Part of the UW Election Eye team headed north from Milwaukee toward Green Bay, making stops along the way to meet people from a small Wisconsin town.
SHEBOYGAN, Wis. — Mac, a 40-something-year-old who lives here really hates the “L”, “R” and “C” words.
In everybody-else speak, that’s “liberal,” “recall election” and “collective bargaining.” Another word that, to use one of his phrases, “sticks in [his] craw” is “recount.” Mac wasn’t a fan of the Florida election recount for the 2000 presidential election.
What really gets him going is mention of the Wisconsin gubernatorial recall election.
But it’s no surprise: This life-long Wisconsinite (“you-can-call-me-Mac-and-just-that”), agreed to chat with us when we stumbled upon his giant, hand-painted “SCOTT WALKER IS SAVING WISCONSIN” sign. The sign’s other side is more succinct: “SCOTT WALKER YES.”
Mac is a Tea Party supporter and says that he wants what’s right for his state. But he’s careful with his terms.
“There’s a difference between right wing and correct,” Mac said. “Right, meaning what’s right for the people. Right wing is people who think they’re doing right.”
Mac thinks that Scott Walker, who he believes balanced Wisconsin’s budget within his first year as governor, is what’s right for the state — and for Sheboygan. He said that Sheboygan is a Walker place. Not surprising, considering that two weeks ago, Walker paid a visit to the town of about 50,000.
“This is what they call a conservative community,” Mac said. “See that car dealership across the street? He’s pro-Walker. Everyone up and down the street is pro-Walker. Down there is pro-Walker. I don’t know a single person who is pro-Barrett,” referring to Democratic challenger Tom Barrett.
The numbers don’t lie. The residents of Sheboygan — named by Business Week in 2011 as one of the best places to raise kids — have donated more than $1.3 million to various campaigns, according to the Wisconsin Democracy Campaign, with a majority of the money going to Walker.
Mac thinks that Walker is going to win the recall election, but “by the slimmest of margins.” He thinks Barrett has a chance.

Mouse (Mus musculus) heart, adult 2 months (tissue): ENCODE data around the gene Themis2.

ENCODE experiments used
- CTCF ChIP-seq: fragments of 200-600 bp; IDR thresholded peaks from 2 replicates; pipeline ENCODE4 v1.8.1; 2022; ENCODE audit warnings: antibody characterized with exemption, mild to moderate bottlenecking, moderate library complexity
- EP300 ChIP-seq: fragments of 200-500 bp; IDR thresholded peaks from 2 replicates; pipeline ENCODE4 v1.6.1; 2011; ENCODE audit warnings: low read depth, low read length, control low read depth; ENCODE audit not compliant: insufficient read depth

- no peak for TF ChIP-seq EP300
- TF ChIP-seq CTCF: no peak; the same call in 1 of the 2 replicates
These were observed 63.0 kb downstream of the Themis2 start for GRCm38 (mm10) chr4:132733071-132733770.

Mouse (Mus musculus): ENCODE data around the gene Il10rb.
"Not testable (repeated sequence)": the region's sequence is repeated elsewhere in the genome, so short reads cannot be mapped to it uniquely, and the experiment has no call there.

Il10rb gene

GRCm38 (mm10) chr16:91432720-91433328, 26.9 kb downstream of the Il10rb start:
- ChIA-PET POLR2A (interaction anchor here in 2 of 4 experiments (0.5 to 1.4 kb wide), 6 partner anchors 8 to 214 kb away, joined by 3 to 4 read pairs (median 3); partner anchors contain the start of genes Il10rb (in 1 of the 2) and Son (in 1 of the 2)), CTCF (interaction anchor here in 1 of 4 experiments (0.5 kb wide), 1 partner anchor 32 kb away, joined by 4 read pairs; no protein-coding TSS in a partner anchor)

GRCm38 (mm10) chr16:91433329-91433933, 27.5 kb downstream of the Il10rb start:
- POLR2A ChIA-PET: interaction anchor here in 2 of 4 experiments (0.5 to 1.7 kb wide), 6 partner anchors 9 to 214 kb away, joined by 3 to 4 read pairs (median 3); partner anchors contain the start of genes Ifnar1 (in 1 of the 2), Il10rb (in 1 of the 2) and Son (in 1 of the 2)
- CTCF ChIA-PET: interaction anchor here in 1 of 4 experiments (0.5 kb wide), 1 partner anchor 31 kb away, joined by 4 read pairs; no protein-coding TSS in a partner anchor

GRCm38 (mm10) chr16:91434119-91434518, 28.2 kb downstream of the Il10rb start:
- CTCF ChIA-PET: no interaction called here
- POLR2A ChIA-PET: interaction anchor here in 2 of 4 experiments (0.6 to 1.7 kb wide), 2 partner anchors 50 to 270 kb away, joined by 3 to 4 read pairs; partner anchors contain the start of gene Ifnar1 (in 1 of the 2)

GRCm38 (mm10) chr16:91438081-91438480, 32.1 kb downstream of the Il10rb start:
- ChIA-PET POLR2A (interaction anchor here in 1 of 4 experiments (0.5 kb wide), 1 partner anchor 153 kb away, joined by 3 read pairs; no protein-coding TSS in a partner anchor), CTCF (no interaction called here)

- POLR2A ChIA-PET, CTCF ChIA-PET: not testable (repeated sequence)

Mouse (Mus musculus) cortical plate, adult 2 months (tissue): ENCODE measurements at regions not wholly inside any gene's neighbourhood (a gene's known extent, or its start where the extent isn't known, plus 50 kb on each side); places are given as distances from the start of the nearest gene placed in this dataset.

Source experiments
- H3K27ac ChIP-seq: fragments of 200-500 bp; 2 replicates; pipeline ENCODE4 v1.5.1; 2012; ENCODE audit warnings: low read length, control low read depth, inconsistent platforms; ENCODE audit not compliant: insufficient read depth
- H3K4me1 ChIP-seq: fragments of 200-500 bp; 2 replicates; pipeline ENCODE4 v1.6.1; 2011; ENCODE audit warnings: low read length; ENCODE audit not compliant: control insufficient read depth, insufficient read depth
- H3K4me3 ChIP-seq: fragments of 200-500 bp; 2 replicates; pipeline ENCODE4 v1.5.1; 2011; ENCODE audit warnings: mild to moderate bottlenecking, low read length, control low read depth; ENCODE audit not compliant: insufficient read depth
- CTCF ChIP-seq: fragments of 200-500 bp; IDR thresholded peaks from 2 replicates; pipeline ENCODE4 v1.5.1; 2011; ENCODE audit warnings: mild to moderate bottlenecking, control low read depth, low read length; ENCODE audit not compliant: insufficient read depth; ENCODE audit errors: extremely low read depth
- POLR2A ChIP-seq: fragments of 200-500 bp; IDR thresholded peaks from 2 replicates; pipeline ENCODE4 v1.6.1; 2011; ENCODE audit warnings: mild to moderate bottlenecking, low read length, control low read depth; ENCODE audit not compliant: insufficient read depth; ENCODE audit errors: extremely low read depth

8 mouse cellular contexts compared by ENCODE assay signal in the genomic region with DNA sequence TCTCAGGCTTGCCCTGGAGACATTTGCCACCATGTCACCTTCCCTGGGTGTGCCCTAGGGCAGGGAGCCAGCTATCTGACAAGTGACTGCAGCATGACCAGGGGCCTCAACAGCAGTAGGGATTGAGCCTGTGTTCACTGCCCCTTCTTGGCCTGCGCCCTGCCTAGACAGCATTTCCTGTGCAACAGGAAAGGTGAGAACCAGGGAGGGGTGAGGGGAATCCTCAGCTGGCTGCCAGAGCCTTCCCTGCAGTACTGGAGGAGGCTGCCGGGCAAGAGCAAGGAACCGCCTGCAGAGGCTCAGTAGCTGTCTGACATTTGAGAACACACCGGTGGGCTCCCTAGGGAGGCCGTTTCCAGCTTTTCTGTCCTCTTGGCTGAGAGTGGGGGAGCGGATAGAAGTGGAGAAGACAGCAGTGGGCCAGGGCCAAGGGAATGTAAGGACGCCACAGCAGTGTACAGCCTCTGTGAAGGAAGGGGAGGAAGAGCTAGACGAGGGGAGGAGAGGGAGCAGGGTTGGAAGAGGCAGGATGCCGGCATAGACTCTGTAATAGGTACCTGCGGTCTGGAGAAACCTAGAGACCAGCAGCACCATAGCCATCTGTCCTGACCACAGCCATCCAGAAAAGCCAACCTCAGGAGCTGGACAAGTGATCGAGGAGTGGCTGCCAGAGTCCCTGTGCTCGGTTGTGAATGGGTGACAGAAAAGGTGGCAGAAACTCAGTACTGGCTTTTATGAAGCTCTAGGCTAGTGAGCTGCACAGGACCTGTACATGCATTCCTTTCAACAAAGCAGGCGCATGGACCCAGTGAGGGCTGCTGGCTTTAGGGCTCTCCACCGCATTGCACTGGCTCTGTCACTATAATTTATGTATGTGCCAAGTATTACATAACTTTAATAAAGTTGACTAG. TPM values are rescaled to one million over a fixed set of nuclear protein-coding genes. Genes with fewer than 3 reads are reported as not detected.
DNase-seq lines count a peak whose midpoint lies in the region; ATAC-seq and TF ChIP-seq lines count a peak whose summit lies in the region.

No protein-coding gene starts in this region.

If Barrett wins, Mac already has a contingency plan: “Within 30 days [after Barrett wins], I’m going to apply for a visa and I’m going to get a passport,” Mac said. “I’m moving to Mexico, because I’m not going to put up with a [Jim] Doyle Jr. in Tom Barrett.” (Doyle is the previous Democratic governor of Wisconsin.)
He told us that Puerto Vallarta or Acapulco seem like nice places. Or maybe even Cabo.
If Walker wins, Mac will celebrate with a few drinks.
Despite the contentious recall election, set for next Tuesday, and despite Mac’s laundry list of things he doesn’t particularly like, there’s one word that’s okay in his book — and it begins with a “W.”
“I believe in Scott. I believe what he’s doing is working. I believe it with the entire fabric of my body,” Mac said. “The other side don’t play fair. They never did.”
–by Kat Chow
Found sitting on the wraparound porch of her daughter’s colonial-style home in eastern Sheboygan, a woman named Florence shared a little secret — not everyone is taking sides in Wisconsin’s gubernatorial recall election.
“I haven’t really given it a lot of thought, one way or the other,” she said.
Florence recently moved to Sheboygan from New York state, but she said she hasn’t had the desire to follow the recall election between Walker and Barrett. This is something that anyone looking toward her house from the street would believe. Florence’s daughter, who formed her own opinions about the recall, has decided not to participate in the neighborhood’s subtle yard sign battle.
“She feels that it’s the catalyst for maybe somebody not liking who you’re for, or damaging your house,” Florence said.
Even though Florence and her daughter aren’t outspoken in politics, Florence said she still plans to take advantage of the opportunity to participate in the process. But for her, being an informed voter is part of her responsibility.
“I have never not voted. But, I don’t know, I just hate to vote for someone I don’t know much about,” she said.
Unlike Mac, Florence’s dedication is to the political process, instead of to party lines. This might be something that those worried about the rift growing between Wisconsinites should consider.
“I’m a Democrat by party, but that doesn’t mean I wouldn’t vote for a Republican if I thought he was a better candidate,” she said. “It’s not my party, right or wrong.”
–by Allison Int-Hout